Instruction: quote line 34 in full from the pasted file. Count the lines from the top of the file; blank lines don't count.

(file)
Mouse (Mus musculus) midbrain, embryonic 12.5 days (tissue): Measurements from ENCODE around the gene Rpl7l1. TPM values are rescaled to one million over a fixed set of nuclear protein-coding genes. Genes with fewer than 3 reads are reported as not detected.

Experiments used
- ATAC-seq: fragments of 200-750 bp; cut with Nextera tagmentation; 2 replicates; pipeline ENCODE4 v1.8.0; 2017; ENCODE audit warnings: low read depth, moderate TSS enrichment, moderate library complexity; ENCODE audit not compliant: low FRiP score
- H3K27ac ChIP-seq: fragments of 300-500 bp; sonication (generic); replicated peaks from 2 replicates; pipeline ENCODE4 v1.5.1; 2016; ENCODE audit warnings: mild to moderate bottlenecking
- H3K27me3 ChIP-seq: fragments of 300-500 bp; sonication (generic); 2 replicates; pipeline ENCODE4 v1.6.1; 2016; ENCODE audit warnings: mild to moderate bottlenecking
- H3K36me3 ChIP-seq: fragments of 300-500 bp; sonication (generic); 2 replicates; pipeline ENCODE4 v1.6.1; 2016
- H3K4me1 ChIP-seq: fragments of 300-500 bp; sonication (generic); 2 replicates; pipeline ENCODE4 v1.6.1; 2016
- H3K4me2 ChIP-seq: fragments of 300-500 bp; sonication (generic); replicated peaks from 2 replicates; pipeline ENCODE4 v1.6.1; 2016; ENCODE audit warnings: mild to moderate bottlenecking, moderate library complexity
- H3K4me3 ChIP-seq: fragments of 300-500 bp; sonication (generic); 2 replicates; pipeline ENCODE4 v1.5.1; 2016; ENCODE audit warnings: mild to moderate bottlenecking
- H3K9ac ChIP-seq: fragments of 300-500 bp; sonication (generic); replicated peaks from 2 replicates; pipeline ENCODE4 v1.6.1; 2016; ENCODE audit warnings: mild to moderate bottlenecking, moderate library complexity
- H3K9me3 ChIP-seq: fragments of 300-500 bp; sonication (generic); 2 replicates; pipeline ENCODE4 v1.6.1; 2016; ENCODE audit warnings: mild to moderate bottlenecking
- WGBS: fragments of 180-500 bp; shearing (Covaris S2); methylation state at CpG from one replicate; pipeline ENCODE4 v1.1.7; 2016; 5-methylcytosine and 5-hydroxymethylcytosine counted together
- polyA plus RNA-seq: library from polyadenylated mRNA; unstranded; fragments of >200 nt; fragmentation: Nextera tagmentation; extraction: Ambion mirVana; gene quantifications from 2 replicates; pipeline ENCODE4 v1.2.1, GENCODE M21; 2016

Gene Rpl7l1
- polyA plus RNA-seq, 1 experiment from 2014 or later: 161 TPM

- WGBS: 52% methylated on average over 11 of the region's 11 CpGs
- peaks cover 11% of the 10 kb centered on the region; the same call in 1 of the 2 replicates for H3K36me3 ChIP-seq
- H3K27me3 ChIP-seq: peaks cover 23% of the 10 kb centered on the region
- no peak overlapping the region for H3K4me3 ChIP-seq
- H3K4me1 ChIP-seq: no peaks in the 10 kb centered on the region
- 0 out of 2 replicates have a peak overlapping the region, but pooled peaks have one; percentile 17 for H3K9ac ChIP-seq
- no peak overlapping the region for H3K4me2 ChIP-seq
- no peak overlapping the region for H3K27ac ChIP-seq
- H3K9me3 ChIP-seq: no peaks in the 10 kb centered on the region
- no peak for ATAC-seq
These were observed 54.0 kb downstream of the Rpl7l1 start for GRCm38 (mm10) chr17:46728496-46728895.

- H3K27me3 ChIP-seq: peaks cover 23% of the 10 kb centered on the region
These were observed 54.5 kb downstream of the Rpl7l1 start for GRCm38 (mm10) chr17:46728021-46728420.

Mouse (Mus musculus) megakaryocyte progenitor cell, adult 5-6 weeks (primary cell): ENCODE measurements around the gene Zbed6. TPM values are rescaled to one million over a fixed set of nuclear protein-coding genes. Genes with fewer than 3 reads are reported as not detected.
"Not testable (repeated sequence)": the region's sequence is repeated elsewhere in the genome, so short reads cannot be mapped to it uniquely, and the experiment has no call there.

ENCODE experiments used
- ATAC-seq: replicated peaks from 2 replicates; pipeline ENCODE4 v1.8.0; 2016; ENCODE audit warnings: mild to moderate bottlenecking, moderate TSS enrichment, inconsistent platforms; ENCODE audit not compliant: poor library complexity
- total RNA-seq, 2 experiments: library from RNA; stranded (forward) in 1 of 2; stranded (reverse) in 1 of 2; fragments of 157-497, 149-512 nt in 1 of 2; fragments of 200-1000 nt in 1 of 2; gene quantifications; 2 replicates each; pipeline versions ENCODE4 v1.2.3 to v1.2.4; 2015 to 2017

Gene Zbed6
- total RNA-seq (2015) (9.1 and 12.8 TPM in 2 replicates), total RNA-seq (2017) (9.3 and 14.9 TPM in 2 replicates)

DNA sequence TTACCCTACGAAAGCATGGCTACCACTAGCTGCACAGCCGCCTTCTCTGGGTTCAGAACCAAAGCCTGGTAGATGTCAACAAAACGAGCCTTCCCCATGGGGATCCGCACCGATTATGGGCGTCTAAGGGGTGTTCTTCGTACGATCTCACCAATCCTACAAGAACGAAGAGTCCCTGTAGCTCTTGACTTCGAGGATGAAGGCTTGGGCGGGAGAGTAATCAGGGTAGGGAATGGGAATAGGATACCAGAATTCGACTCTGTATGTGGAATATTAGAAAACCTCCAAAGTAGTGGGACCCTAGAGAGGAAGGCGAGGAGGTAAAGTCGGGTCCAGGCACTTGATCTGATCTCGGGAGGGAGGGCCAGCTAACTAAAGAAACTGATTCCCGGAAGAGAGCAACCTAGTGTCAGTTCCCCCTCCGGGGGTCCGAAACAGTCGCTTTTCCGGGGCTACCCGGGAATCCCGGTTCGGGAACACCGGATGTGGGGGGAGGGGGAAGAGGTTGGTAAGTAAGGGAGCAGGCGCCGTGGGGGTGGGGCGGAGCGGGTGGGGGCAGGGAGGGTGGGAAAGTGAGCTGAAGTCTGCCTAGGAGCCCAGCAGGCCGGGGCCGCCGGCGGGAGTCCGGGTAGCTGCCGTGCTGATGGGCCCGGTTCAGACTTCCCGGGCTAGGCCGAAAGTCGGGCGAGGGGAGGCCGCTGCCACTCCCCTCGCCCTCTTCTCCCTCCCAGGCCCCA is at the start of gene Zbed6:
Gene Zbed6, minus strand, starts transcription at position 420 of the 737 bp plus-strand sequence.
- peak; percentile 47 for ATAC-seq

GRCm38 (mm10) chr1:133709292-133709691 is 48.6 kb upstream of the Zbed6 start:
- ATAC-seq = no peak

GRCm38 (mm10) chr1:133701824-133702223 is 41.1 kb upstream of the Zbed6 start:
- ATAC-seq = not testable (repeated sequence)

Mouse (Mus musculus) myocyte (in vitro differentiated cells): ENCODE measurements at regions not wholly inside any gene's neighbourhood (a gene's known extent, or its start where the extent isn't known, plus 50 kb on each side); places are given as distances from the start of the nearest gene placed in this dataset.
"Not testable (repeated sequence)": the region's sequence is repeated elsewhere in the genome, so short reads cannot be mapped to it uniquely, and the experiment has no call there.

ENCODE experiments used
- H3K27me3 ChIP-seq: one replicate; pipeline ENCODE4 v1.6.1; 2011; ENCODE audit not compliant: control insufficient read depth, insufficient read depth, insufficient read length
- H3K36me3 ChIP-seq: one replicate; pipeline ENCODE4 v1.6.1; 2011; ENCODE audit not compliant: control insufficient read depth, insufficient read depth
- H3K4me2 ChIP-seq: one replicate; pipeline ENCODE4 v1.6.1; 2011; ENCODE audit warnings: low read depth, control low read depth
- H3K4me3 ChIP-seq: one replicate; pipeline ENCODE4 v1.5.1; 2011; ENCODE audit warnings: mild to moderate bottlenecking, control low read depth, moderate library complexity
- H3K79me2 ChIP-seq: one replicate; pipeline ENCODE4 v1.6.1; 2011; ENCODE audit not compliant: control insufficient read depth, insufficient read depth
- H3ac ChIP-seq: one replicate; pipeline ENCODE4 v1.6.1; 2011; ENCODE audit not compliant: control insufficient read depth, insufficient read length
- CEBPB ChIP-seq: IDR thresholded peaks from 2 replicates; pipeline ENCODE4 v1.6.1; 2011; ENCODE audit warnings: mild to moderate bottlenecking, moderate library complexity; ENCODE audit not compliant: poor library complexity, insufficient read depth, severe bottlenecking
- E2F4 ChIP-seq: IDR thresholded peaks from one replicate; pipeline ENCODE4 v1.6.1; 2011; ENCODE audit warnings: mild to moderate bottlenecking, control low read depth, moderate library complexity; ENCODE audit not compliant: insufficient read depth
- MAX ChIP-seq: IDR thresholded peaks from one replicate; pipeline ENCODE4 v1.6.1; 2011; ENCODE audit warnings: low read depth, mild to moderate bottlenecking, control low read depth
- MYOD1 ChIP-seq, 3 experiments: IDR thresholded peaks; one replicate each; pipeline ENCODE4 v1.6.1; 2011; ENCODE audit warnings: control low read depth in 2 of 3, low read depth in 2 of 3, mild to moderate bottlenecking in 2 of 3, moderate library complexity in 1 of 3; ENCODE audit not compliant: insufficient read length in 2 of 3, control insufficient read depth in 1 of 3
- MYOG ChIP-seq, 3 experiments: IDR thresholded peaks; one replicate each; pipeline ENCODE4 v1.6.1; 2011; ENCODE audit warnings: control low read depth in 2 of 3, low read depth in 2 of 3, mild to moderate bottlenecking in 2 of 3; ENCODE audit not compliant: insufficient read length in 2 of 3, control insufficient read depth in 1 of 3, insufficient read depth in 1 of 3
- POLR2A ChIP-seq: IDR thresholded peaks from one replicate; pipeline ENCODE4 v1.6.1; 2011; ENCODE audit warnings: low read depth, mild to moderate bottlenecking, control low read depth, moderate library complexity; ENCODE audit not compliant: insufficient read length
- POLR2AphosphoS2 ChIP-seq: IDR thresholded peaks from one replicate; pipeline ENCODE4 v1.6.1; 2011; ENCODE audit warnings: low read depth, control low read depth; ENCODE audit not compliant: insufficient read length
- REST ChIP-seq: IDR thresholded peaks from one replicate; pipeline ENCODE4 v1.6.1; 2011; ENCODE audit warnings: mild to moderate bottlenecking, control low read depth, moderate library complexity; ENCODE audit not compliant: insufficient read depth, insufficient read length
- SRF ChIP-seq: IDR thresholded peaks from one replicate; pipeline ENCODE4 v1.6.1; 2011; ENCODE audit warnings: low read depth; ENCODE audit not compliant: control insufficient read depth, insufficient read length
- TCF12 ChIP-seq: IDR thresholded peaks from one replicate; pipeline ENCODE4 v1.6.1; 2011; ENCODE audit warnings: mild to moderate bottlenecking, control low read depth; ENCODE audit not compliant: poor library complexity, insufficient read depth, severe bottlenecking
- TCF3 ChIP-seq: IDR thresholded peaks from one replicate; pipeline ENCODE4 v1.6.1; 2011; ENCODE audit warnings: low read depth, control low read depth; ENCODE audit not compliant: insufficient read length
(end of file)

Gene Zbed6